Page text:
French striker from Paris Saint-Germain, Kylian Mbappe (R), is replaced by Brazilian striker from Paris Saint-Germain, Neymar, Congratulated after scoring a goal during the French soccer semi-final match between Olympique Lyonnais (OL) and Paris Saint-Germain (PSG) at Groupama Stadium in Decines-Charpieu, central Eastern France, on March 4, 2020. (Photo by Philippe DESMAZES / AFP)
Since football has come to a standstill due to the coronavirus pandemic, the usual transfer rumor mill has died down and nobody cares where Neymar or Paul Pogba could play next season.
Nobody knows when the next season could be, and the financial impact on football clubs and thus on the transfer market is likely to be significant.
A study by KPMG this week estimated that canceling the rest of this season's clubs in Europe's top five leagues would cost up to four billion euros in lost revenue.
The impetus could be huge and affect smaller clubs around the world.
Take a look at a club like Monaco, which has made huge sums in recent years because it sold players like Kylian Mbappe, who went to Paris Saint-Germain in 2018 for 180 million euros. They then invested this money in new recruits to spread the wealth.
"Given the international situation, clubs will be less inclined to pay the amounts we are looking for," admitted Monaco's Vice President Oleg Petrov.
Aside from concerns about who Mbappe, Neymar, or Pogba could sign for, there is a more pressing concern.
What about players without a contract?
UEFA's commitment to end the European season by June 30 was certainly partly due to contracts running until that date.
Players like David Silva from Manchester City, Willian near Chelsea or Thiago Silva from Paris Saint-Germain and Edinson Cavani can leave on July 1st, even if the season is not over yet.
FIFA has set up a working group that can change the rules for transfers and make changes to "protect contracts for players and clubs".
However, clubs have to take drastic measures to ward off financial disasters.
Some French teams, including Lyon, have given their players short-term work to save money. The Swiss team Sion canceled the contracts of nine players who refused to become temporarily unemployed.
In Scotland, player contracts often expire immediately after the planned last game of the season in May. In any case, fighting hearts have asked players and staff to accept 50 percent cut wages.
Meanwhile, young players who are out of contracts are a problem, says David Venditelli, a French agent whose Score company represents Alexandre Lacazette of Arsenal, among others.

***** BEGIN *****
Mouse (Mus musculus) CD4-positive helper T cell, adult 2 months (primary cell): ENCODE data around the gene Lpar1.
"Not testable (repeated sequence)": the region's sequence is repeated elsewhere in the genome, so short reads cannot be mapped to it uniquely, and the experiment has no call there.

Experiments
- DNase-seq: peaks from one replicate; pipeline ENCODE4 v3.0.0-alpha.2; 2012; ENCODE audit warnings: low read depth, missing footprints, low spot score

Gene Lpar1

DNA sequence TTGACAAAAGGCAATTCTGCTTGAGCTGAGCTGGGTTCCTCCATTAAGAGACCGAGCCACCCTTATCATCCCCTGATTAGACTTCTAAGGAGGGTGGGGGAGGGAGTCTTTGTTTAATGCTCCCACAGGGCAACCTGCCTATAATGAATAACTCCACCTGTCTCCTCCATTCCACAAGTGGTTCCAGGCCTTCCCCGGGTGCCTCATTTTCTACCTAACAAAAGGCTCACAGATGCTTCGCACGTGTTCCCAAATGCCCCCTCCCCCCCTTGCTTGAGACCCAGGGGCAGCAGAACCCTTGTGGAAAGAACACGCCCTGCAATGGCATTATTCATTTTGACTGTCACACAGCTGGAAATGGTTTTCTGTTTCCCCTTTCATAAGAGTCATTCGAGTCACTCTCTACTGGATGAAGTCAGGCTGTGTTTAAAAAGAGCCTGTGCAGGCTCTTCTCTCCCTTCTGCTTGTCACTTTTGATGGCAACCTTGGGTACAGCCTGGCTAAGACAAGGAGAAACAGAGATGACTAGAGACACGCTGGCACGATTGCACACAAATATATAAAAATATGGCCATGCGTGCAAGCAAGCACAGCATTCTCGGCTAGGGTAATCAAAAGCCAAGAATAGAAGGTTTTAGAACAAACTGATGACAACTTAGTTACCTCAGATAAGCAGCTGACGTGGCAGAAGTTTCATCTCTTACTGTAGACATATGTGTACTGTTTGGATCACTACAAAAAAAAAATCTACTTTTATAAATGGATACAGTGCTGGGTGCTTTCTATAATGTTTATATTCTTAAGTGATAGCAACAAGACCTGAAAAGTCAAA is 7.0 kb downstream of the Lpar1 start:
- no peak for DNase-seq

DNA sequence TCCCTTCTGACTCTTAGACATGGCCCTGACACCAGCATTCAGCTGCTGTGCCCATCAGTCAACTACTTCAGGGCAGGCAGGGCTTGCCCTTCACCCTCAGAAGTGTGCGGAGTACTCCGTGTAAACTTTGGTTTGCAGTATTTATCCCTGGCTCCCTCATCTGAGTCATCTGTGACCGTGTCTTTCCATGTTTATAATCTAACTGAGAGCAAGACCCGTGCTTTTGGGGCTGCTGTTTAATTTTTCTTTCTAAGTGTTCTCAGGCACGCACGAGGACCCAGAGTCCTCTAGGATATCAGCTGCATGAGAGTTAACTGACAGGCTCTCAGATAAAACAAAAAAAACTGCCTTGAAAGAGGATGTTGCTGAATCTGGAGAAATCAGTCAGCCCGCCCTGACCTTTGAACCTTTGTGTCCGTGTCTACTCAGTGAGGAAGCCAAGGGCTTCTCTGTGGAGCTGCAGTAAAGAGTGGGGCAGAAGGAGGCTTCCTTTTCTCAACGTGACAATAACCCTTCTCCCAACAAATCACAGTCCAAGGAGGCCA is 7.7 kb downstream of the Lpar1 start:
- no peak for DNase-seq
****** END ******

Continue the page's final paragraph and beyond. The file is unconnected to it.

“For these players who are in a precarious situation, things are on hold. You are the most at risk, ”he says.
There may be more free agents in the market, but the biggest Champions League stars are unlikely to be affected.
Super agents like Mino Raiola, whose customers include Pogba and Erling Braut Haaland from Borussia Dortmund, will continue to play the game.
Raiola told the Spanish sports newspaper Marca this week that he hoped "one day he would transfer a massive player to Real Madrid" and "try to do it this summer".
Elsewhere, the dynamics of the market can change. "In a way, people will be on the lookout for bargains," says an agent with in-depth knowledge of the UK market. "A distressed club becomes a motivated seller, so there will be a fire sale of a distressed club that sells its assets."
However, the reality is that nothing is happening right now.
“Nobody wants to get involved in something like that now. Our main task at the moment is to make sure that all of our employees are looked after, ”says Jonathan Barnett, whose client is Gareth Bale.
“We all have the same problems, with uncertainty and things. We don't think about summer or transfers because we don't know how far this thing will go. "
More news about the new corona virus can be found here.
What You Need to Know About Corona Virus.
Further information on COVID-19 is available from the DOH hotline: (02) 86517800 local 1149/1150.
EDITORS & # 39; PICK
Don't miss the latest news and information.
Subscribe to INQUIRER PLUS to access The Philippine Daily Inquirer and others over 70 titles, share up to 5 gadgets, listen to news, download at 4am and share articles on social media. Call 896 6000.